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November 6, 2004

Recognizing some random thoughts and reader remarks

And now, a few random thoughts aided and abetted by several readers who came up with worthy ideas.

My reader down the street shares the thought that more of us should make an effort to attend the appropriate PHS reunions and also sign the register on Cherokee Strip celebration day at the Alumni Association Office building on the south side of the square. Added defensively, however, this is bit of information, provided by my friend:

"My sister and I went to the Alumni office the day before the September 16th celebration, hoping to register before the crowds would assemble the following day. However, the door to our fine Alumni building was locked and no one was there to let us register, so our names do not appear on the list. Could we have the office open a day before the celebration each year to accommodate people like us? We really have a fine Alumni office and I would be happy to work there part time if they had something meaningful for me to do. When I last volunteered, I got the feeling that they did not need me."

The lady also asked what has become of the "pioneers' registration" that used to take place each year at the Senior Citizens' Center. Granted, all the pioneers who actually made the 1893 run are no longer with us, but many others who came here in the early days still remain but we don't know who they are because there no longer is a registration book. Would someone please look into this?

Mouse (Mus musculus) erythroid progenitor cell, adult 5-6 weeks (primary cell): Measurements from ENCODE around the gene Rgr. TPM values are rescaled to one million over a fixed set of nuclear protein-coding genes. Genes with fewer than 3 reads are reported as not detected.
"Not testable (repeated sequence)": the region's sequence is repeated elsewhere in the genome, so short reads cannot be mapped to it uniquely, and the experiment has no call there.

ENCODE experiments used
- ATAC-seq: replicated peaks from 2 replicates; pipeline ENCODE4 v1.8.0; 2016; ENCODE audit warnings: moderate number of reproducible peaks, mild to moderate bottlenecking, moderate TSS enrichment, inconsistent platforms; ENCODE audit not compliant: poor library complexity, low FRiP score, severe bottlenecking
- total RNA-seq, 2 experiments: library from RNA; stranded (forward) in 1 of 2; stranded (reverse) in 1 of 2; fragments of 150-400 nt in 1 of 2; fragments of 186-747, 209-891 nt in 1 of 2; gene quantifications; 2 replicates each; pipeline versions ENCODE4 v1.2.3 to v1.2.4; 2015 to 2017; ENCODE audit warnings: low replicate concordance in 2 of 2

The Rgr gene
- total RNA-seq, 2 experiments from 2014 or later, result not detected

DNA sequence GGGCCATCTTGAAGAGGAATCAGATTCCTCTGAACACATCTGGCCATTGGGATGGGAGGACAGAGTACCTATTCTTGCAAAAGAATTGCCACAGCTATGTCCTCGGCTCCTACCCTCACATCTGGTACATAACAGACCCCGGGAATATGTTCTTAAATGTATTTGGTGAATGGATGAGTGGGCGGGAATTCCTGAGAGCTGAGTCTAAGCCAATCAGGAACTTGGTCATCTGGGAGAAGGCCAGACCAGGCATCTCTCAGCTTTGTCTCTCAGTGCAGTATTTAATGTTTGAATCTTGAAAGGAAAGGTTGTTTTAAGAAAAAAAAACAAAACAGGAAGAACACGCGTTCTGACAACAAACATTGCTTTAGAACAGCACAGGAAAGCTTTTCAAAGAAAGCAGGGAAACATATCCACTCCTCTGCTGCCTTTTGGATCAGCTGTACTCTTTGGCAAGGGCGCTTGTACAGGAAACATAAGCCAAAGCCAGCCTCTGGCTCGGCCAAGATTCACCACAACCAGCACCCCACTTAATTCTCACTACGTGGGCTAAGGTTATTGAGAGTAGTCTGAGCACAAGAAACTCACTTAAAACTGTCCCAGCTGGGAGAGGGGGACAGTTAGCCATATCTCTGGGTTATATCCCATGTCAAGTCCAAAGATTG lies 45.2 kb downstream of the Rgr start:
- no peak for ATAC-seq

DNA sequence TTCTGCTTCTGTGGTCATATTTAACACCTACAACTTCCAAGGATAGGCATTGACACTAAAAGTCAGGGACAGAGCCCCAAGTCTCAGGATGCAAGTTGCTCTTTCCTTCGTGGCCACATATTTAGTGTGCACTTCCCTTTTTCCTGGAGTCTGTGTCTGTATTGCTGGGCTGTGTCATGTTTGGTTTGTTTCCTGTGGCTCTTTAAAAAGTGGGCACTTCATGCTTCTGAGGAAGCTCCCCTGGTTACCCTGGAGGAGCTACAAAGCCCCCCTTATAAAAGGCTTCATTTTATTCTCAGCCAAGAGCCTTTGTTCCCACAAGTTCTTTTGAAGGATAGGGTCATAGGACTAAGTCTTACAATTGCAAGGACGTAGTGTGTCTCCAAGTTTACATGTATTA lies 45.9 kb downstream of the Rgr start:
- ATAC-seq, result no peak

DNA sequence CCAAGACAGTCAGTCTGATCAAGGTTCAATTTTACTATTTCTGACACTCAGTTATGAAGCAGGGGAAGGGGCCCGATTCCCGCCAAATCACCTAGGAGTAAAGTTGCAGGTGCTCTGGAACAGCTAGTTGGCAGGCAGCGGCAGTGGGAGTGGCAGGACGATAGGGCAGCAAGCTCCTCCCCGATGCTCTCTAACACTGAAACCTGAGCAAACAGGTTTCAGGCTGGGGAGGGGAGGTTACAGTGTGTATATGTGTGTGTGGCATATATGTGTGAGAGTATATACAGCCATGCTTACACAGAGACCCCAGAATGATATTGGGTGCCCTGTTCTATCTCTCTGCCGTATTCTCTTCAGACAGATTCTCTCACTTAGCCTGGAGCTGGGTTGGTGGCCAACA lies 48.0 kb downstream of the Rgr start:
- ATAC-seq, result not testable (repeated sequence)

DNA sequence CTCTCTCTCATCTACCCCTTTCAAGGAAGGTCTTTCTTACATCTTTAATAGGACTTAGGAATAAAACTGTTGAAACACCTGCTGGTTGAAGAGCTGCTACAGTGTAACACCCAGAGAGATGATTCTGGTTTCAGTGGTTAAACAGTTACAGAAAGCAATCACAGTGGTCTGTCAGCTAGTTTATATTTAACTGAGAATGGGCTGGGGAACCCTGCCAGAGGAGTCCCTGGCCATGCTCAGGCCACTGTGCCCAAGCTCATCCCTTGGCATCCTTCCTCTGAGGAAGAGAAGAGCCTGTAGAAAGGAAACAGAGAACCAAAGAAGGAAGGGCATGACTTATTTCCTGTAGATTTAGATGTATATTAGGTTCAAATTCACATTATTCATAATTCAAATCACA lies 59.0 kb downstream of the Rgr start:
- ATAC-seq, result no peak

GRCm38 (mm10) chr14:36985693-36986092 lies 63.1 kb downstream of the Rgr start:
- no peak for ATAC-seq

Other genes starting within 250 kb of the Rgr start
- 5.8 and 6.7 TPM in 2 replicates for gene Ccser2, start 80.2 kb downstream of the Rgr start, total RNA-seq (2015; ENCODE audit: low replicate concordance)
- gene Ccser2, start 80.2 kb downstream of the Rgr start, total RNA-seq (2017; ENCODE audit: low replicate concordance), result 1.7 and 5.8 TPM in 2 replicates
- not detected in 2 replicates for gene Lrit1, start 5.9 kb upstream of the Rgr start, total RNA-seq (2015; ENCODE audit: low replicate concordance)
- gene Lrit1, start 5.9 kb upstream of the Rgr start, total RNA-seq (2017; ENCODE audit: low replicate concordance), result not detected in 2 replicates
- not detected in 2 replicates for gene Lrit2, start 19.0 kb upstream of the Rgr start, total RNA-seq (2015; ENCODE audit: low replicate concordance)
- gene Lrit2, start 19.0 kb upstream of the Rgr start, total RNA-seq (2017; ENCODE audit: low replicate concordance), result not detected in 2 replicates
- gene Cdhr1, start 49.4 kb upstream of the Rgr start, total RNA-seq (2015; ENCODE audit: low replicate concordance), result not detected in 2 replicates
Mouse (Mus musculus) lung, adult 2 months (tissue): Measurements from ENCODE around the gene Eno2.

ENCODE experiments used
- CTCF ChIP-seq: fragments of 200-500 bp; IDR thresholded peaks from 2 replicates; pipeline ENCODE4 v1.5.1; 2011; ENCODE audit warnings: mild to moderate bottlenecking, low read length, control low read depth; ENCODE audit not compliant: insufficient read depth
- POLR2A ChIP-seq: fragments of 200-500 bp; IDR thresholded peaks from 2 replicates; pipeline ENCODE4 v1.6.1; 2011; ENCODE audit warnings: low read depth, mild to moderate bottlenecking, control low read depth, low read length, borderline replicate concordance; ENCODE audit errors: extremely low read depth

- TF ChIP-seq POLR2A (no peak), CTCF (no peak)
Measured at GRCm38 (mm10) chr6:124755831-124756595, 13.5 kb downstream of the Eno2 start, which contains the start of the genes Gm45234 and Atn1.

In another vein, H.B. Evans, the retired Billings banker who used to teach vo-ag at PHS, tells me he recently found a greenish-colored bottle embossed with a phrase that indicated it was made at "the Perry Glass Factory." He saved the bottle for a while, hoping to find more information about a glass factory that was located here, but unfortunately the greenish bottle was broken and shattered into small pieces. Another friend tells me that the only Oklahoma glass factory he knows of was located for many years at Sapulpa. Anyone else know about this?

And now, finally, our Stagecoach Community Theatre is still alive and kicking. The last production, an encore performance of "Love, Sex and the IRS," was superbly done as a dinner theatre play at the wonderful Heritage Center performing center. It was arguably one of the finest ensemble casts here since the first production a couple decades ago. But, where are the audiences? The two dinner theater performances that we saw were skillfully done and appreciatively received, but the size of the audience each night left a lot to be desired. Let's encourage those folks by attending their plays and let them know how much we appreciate their hard work. It's great entertainment, presented by a live, local cast, and they deserve our praise.